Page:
An upsetting video posted online earlier this year shows a homeless man’s makeshift shelter being destroyed by authorities.
Sam’s home, part of an entire group of homeless shelters called Tent City in Lakewood Township, New Jersey, was destroyed after a lengthy legal battle between the city and the homeless.
Tent City, which was home to approximately 80-100 people, was sued by Lakewood Township five years ago. The township declared the wooded area an endangered wetland, and stated the trees and environment had to be protected.
According to the DailyMail, there are suspicions that area where Tent City once stood is slated for development.
Following the intervention of a powerful, Manhattan litigation attorney, Jeff Wild, the homeless community counter-sued the township.
They reasoned that their camp needed to exist because there was no homeless shelter in Ocean County, New Jersey.
After a long-running battle, the case was finally settled last year. Each person in the camp was offered temporary housing for a year to leave Tent City or a cash settlement of $3,500.
Sam was one of the last people to leave the site. He neither drinks, nor takes drugs. He was a victim of the foster care system. He would often run away and hide in the woods—a place he felt at home.
Jack Ballo, who made film Destiny’s Bridge about Sam and the community at Tent City’s battle to save their homes, told MailOnline today: ‘Sam had lived off the land before. He’s a friendly, intelligent and hard-working guy.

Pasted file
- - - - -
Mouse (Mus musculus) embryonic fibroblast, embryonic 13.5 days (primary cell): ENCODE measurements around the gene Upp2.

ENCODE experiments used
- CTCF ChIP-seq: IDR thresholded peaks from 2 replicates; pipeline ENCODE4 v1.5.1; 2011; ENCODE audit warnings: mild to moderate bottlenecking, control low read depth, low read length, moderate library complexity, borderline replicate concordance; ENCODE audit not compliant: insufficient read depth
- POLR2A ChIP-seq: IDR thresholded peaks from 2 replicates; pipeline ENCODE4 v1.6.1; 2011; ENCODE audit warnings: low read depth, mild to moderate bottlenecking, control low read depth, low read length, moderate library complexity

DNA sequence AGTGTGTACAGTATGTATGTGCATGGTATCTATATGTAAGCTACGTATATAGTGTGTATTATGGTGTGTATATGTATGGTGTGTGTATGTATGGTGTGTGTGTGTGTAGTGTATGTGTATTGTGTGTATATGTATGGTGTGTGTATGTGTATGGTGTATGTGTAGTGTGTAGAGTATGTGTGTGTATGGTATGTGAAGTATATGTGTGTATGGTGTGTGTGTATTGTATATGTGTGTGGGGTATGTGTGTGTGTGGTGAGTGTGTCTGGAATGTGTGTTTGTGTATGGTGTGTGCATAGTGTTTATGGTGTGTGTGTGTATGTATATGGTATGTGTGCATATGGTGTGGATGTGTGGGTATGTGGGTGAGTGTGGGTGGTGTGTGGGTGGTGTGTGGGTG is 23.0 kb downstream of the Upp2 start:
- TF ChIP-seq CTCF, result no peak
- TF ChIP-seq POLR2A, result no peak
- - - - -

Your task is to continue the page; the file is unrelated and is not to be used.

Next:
‘He doesn’t drink and he doesn’t do drugs. He just wanted to live in the way that he liked. It’s sad because he belonged out there.’
Mr. Ballo spent a year with the community of Tent City, documenting their lives and what brought them to live in the woods.
When the police came to tear down his home, Sam asked if he could watch. They agreed.
Sam will live in a motel for the next year until he decides what his next move is.
America is the richest nation on Earth, yet still treats the least among us like dirt. Instead of creating a network for job training, and mental health, authorities believe they can criminalize homelessness.
Earlier this week, homeless rights advocate Arnold Abbot and two pastors were arrested in Ft. Lauderdale for handing out warm meals to the hungry.
While the Lakewood Township council was more than generous in finding the residents of Tent City shelter, the sense of community found in the camp was lost forever.
Mr. Ballo said of the homeless in America,
‘It didn’t take me long to realize that the answer to poverty in the United States is no different then it is in the poorest areas around the world. Maybe this country needs to provide the opportunity for the poor to live a simple life with basic necessities. Isn’t it the American way to allow a person to build a house that they can afford? Our society has become accustomed to creating laws and regulations that forbid people from living a simple life.’
Watch the video below